Spanish league in financial crisis
If the key to great comedy really is great timing, Sepp Blatter is the funniest man in football. Or its greatest clown.
A few days ago he attacked the financial set-up of English football, complaining about the debt that threatens to destroy the Premier League. He welcomed the British government's plans - or its cheap pre-election stunt, depending on your point of view - to introduce fan ownership of clubs.
We can't directly intervene because it's a financial question, he said, but it is a move in the right direction.
Adopting the Spanish model
He might (or might not) have been right. But his evidence was a laugh. Blatter's proof came from Spain. England should, Blatter insisted, adopt the "Spanish model" as the way ahead. A model where, he said, "most clubs are owned by their supporters."
Blatter's timing was impeccable. Almost immediately Luis Manuel Rubiales, the new president of the Spanish players union, the AFE, came riding onto the stage ready to deliver the punch line for him: We're going on strike!
The reason was simple. Rubiales explained that 85 per cent of footballers in Spain's top three divisions either get paid late or not at all. Then there's the fact that the Spanish Football Federation, the RFEF, still owes the AFE 8 million euros. According to Rubiales's predecessor, 100 million euros are still owed to footballers in unpaid wages.
The situation, Rubiales said, is the worst it has ever been.
Wages are just the tip of the iceberg. Despite the advantages of a tax law which is now set to be repealed that allowed foreign players to pay just 23 per cent tax (compared to 43 per cent for Spanish players and "normal" people), despite the collapse in the value of the pound against the Euro - a collapse that saw Spanish clubs' spending power against the Premier League increase by 40 per cent - Spanish football is in crisis.
The country's leading expert in footballing finance puts it bluntly: "La Liga is dying." The Osasuna president Patxi Izco admits: "I fear meltdown."
Valencia have two stadiums - one they can't sell and one they can't afford to finish building. They also have over 600 million euros in debts. So do Real Madrid. Atletico Madrid owe Inland Revenue 15 million euros and have their income from transfers embargoed. Mallorca is heading into administration. Malaga is already there. Only three clubs turned round an operating profit last season.
In total, Spanish First Division football clubs debts are in debt to the tune of 3.5 billion euros.
And getting out of debt is virtually impossible too, thanks to a system, underpinned by individual TV contracts, that tips the balance entirely in the favour of Real Madrid and Barcelona. If you're not one of the big two you can forget about generating revenue.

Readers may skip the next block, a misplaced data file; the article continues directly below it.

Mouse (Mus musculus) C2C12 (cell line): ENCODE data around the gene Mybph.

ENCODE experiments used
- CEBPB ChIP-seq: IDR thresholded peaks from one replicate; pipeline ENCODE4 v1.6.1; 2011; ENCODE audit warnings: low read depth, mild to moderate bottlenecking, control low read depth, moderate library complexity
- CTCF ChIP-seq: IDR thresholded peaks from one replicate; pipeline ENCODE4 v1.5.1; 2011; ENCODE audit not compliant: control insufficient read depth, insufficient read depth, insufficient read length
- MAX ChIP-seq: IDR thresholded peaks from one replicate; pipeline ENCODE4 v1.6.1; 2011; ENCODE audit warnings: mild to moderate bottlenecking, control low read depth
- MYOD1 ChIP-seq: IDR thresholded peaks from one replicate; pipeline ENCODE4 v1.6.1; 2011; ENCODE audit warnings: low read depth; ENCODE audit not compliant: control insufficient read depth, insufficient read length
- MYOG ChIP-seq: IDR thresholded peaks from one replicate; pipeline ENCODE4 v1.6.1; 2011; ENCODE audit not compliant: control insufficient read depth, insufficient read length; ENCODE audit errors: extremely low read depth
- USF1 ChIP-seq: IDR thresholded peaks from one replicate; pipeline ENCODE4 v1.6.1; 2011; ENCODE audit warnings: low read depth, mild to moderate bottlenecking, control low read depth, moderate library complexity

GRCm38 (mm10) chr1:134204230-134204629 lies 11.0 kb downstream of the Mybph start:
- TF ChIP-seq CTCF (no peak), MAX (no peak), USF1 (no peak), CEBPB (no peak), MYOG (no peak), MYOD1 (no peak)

You can forget about competing on the pitch, too. The system has helped lead to a situation in which the top two have broken a points record this season, where the team in third is 21 points behind. Where the team in fourth is closer to the relegation zone than the top of the table.
This weekend, Madrid and Barcelona face each other. At last, someone who can stop Madrid; at last, someone who can stop Barcelona. Each other. No one else can - they have picked up 67 of the last 72 points available.
As the Almeria coach Juanma Lillo puts it: "the difference between Madrid and Barcelona and the rest is insuperable. How can Valencia ever hope to keep hold of Villa and Silva? The rest of us have been turned into mere suppliers of players for them."
La Liga vs. Premier League
This not a competition between England and Spain - if it was both would come last, if it was it'd be a slow bicycle race - and arguments that amount to little more than a pissing contest are pointless. But still ... Spain a model?
Some model, Sepp.
In the early 1990s, every club in Spain (bar four, who were granted special status) was forced to become a SAD - essentially, a private company. It was a way of wiping the slate clean and starting again, a way of ending the financial crisis of Spain's clubs.
And that is the other point. When the British government announced plans to hand control back to fans, Blatter jumped up all excited and announced it was a good idea. "In Spain," he said, "most of the clubs belong to the fans."
Most people's definition of "most" would be: greatest number, greatest amount, majority. You know, most.
Blatter's definition is clearly different. There are twenty clubs in Spain's first division, forty across the top two. Thanks to the SAD law - passed almost twenty years ago - only Real Madrid, Barcelona, Athletic Bilbao and Osasuna "belong" to their fans. (Whatever "belong" actually means).
That's Real Madrid, Barcelona, Athletic Bilbao and Osasuna. That's four.
Out of 40. Or 20, at best.
That's not most.
But let's not be too harsh on Blatter. Maybe he didn't know. And why should he? After all, he's only the president of FIFA.
About the Author
Sid Lowe lives in Madrid and writes a weekly column for guardian.co.uk. He also writes regularly for the Guardian, World Soccer, FourFourTwo, and the Telegraph. He works as a commentator and panellist for Spanish, Asian and U.S. television, and has acted as translator for David Beckham, Michael Owen, and Thomas Gravesen.